And it’s not that I don’t like the idea of marriage. The opposite actually. I love the idea of being married. I would one day want to be married to the right guy. I think it’s hard for others to understand the concept of “right guy” for you. Parents, friends, relatives will always tell you that “so-so” is a great guy, so he must be the “right guy”. And yes, he may be an amazing person, a great guy but I have to have that connection, be comfortable and compatible with him. I need to decide if he’s the “right guy”, I have the right to decide that for myself.

 

Please share your thoughts about being a independent single woman in your 20s who are enduring the pressures of getting married and having a family.

5 thoughts on “Pressures of Being a Single Woman

  1. Richa says:

    Thanks for sharing this! I think this is a piece a lot of women can relate too and it is nice to know that we aren’t alone in our struggles and feelings when it comes to various expectations as a young woman.

  2. I think social pressure never go away. After marriage, they will ask you when are going to have a bay and then something else afterwards. Just ignore the pressure, live your life and I am sure you will find Mr. right in due course.:)

  3. Nepalichori says:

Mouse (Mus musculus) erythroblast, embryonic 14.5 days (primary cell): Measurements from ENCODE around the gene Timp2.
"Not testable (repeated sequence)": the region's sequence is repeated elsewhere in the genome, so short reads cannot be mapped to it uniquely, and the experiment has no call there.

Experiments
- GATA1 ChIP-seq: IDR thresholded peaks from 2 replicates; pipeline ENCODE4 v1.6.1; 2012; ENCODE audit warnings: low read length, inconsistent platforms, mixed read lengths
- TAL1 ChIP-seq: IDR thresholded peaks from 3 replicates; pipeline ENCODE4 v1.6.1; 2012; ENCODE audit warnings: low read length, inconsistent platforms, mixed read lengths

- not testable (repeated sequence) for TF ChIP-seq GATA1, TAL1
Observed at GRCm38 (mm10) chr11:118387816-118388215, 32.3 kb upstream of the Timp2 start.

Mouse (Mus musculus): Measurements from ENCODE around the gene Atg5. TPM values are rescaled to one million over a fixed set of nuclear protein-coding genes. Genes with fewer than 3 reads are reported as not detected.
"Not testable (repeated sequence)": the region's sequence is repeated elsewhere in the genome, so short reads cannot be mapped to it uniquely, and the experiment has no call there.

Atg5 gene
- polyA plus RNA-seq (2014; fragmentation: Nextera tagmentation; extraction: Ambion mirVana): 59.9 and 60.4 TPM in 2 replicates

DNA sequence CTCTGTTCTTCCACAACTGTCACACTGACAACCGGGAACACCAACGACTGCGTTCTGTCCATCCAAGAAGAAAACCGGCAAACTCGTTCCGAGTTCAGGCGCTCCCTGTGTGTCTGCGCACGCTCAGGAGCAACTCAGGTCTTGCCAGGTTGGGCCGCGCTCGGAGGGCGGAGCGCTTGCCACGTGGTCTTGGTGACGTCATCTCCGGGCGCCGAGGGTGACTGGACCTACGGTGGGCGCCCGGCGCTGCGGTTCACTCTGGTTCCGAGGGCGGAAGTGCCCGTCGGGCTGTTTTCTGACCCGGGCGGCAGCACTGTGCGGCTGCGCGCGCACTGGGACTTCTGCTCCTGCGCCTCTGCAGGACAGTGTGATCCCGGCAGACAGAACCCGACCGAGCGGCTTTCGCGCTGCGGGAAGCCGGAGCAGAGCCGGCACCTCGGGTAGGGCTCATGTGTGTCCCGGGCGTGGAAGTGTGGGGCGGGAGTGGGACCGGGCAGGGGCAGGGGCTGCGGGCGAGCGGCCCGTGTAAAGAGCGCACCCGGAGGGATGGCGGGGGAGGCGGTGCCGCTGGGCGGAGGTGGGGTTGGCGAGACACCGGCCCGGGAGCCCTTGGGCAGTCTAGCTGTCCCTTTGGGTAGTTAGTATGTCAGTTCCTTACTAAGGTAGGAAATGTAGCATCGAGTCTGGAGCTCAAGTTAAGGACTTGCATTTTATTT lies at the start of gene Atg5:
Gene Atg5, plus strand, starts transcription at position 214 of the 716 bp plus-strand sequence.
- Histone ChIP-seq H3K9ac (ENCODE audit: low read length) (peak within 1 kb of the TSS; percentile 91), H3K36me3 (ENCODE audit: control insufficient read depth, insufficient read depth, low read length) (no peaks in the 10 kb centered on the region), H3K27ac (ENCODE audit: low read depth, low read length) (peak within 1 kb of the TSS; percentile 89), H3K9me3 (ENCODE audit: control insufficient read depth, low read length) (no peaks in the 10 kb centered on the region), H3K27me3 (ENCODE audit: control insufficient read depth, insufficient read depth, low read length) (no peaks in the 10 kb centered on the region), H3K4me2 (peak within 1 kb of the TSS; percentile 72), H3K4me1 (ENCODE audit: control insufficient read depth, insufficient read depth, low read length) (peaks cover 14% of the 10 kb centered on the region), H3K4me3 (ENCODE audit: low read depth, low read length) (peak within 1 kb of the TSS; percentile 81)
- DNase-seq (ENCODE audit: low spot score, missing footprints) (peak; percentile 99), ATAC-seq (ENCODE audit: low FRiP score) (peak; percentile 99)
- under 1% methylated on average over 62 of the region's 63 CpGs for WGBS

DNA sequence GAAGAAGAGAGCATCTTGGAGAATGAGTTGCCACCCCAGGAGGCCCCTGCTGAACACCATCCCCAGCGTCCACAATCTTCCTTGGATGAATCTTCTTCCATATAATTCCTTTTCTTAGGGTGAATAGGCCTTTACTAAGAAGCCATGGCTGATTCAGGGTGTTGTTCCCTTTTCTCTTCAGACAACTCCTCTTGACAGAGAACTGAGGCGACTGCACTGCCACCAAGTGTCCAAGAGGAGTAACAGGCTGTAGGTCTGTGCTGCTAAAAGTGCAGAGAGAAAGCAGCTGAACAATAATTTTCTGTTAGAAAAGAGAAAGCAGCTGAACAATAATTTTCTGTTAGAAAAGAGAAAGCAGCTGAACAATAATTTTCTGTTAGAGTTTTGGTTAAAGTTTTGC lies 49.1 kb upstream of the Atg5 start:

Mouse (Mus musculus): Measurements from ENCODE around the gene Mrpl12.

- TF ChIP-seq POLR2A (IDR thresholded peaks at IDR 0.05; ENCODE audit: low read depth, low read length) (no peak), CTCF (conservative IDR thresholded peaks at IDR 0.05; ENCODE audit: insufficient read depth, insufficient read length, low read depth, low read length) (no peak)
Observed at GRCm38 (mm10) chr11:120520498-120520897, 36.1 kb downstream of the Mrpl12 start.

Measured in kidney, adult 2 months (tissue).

Great article. It spoke to me. I am turning thirty this year and the comments I get for being unmarried in Nepal is surreal. It is slowly getting to the point where people are too scared to say anything because I am past my “sell by date” and there must be something seriously wrong with me. My parents have told me on numerous occasions how their friends no longer ask when I am getting married. I’ve also been told that because I’m passed that age, the nepali guy I will find is probably not going to be good or widowed or already divorced. Some of my relatives make comments like I have made some grand decision never to get married. But some just feel awkward around me, I let them feel that way, i’m not the one feeling awkward. Saying all this, though not supportive directly, my parents have thus far respected my decision and even though I get lectured from time to time, I have never felt that they have forced me to get married, which unfortunately can’t be said for everyone.

    Most of my Nepali friends and acquaintances who are my age, and made it thus far being independent and owning their decisions, are also feeling this tremendous pressure and most of them if not already, will be married by the end of the year. Most of my cousins’ wives are younger than me and are getting younger. Most of them have children and if they don’t, they get told that they should be thinking about babies.

    I would love nothing more than to make my parents happy by getting married (or at least give them a sigh of relief) but that doesn’t mean I can just marry someone I have known for 5 minutes. Why is it so hard to convince our society that it’s a decision that I am making when I am ready to make?

    Whereas for wanting a nepali guy, that’s your decision and it’s good to know what you want. It took me a fair few failed relationships to realise that I am better suited with someone from multicultural background rather than someone who may be Nepali, Indian, but only grew up in one place.